}

Just like before, we check if the template we need already exists, if it doesn’t we create it. We then need to provide a resource file that holds a string that will act as a template for the user’s news feed. (In our code this template is called Activity_Created).

14) Open the resource file we previously created (CustomActivityResource) and add a new row with the following info:

Name:
Activity_Created
Value: {Publisher} wrote {Value} on the wall using a custom activity!

Think of the value text as the template for the activity. This template is how the activity will show on the user’s newsfeed. The template can use template variables like {Publisher} and {Value} that will be replaced by data we provide to the activity at run time. Other variables like {Link} or {Size} can also be used if needed.

15) That’s it! We are done with creating the activity! At this point, your method should look like this:

public override void FeatureActivated(SPFeatureReceiverProperties properties)
{

UserProfileManager
pm = new UserProfileManager(SPServiceContext.Current);
    UserProfile currentUserProfile = pm.GetUserProfile(SPContext.Current.Site.OpenWeb().CurrentUser.LoginName);
ActivityManager
actMgr = new ActivityManager(currentUserProfile);
ActivityType customActivityType = null;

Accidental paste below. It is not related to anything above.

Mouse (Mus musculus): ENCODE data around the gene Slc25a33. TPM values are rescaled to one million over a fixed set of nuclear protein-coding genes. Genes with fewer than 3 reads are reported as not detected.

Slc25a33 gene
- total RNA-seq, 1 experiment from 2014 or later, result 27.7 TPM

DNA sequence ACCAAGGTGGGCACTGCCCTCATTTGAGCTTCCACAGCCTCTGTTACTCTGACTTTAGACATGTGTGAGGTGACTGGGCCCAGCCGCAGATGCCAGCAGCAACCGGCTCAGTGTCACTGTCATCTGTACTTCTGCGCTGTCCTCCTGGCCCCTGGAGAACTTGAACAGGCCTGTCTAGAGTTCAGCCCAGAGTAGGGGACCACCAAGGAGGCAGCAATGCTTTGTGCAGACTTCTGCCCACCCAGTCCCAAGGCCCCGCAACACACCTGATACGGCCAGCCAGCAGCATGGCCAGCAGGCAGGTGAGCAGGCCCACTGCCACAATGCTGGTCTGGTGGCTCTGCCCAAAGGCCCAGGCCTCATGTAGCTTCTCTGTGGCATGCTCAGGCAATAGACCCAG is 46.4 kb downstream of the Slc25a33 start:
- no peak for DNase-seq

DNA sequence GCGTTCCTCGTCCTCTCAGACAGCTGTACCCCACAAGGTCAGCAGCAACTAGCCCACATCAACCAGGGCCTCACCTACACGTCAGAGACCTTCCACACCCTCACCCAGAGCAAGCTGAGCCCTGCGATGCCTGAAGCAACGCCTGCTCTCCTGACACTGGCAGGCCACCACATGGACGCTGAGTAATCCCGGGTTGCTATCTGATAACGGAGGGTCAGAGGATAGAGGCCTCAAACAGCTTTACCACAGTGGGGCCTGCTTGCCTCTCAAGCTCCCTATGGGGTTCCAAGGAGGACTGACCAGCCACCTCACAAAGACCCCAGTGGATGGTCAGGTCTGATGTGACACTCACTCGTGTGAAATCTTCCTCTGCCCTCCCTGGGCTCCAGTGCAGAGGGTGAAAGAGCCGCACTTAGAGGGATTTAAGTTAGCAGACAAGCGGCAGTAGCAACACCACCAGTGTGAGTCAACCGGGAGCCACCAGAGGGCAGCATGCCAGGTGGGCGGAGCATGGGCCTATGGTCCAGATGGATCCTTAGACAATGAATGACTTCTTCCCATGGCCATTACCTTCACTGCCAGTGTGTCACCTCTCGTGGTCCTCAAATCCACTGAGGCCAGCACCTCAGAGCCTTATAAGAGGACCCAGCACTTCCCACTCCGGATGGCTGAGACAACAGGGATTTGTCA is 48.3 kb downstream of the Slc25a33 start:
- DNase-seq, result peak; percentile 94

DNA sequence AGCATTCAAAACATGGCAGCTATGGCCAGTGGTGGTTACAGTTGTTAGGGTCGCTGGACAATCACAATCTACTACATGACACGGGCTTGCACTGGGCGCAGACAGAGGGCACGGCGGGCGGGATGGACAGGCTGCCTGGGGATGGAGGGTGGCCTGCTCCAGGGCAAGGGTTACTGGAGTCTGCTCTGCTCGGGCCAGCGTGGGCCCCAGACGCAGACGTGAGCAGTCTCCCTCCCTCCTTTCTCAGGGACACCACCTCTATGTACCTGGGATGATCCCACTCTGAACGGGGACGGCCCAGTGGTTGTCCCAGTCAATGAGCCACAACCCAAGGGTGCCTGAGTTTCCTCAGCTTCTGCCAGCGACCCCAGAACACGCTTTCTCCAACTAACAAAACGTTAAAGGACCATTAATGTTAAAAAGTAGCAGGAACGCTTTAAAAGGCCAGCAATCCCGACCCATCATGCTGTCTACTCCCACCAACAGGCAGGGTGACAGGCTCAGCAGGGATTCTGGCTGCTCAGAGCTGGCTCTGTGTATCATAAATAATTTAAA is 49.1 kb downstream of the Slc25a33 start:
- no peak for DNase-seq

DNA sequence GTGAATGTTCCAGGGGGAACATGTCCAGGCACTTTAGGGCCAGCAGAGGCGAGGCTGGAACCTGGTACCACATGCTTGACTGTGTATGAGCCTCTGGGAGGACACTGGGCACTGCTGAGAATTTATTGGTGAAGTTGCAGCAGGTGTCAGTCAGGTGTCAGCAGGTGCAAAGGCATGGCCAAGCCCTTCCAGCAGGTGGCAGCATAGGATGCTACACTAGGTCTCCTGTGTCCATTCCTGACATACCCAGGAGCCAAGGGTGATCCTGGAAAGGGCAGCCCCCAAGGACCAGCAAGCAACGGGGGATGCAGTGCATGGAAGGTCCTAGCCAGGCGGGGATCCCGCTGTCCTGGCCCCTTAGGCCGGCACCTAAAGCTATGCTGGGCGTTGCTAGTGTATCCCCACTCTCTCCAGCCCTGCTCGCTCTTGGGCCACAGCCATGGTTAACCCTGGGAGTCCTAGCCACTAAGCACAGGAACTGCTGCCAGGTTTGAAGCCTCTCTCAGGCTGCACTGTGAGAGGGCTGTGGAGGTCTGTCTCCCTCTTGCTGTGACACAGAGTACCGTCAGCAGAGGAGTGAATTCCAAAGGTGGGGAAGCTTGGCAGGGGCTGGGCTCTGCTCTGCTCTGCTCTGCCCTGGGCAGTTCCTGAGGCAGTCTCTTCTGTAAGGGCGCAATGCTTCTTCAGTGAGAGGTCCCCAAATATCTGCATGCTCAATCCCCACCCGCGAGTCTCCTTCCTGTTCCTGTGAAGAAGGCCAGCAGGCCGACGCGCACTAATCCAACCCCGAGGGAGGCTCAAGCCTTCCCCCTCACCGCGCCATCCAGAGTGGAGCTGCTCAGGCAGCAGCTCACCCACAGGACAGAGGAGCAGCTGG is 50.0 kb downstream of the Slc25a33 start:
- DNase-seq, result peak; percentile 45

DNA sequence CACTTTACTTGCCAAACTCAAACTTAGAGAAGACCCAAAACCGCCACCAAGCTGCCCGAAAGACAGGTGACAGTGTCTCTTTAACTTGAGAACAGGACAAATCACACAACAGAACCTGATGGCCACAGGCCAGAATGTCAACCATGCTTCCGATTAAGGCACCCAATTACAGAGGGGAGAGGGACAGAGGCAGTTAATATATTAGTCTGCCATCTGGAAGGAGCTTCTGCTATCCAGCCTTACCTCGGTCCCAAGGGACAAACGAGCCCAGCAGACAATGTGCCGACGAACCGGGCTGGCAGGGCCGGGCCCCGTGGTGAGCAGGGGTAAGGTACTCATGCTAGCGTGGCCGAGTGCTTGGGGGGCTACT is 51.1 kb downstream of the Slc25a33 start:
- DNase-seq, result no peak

ActivityApplication
actApplication = null;

ActivityTemplate
customActTemplate = null;

if(actMgr.PrepareToAllowSchemaChanges())
{
if
(actMgr.ActivityApplications[“CustomActivity”] == null)
{
actApplication = actMgr.ActivityApplications.Create(“CustomActivity”);
actApplication.Commit();
actApplication.Refresh(false);
}
else

{
actApplication = actMgr.ActivityApplications[“CustomActivity”];
}

        customActivityType = actApplication.ActivityTypes[“MyCustomActivity”];


if (customActivityType == null)

{

customActivityType = actApplication.ActivityTypes.Create(“MyCustomActivity”);

customActivityType.ActivityTypeNameLocStringName = “ActivityName”;

customActivityType.ActivityTypeNameLocStringResourceFile = “CustomActivityResource”;

customActivityType.IsPublished = true;

customActivityType.IsConsolidated = true;

customActivityType.AllowRollup = true;

customActivityType.Commit();

customActivityType.Refresh(false);

}

customActTemplate = customActivityType.ActivityTemplates[ActivityTemplatesCollection.CreateKey(false)];

if(customActTemplate == null)
{
customActTemplate = customActivityType.ActivityTemplates.Create(false);
customActTemplate.TitleFormatLocStringResourceFile = “CustomActivityResource”;
customActTemplate.TitleFormatLocStringName = “Activity_Created”;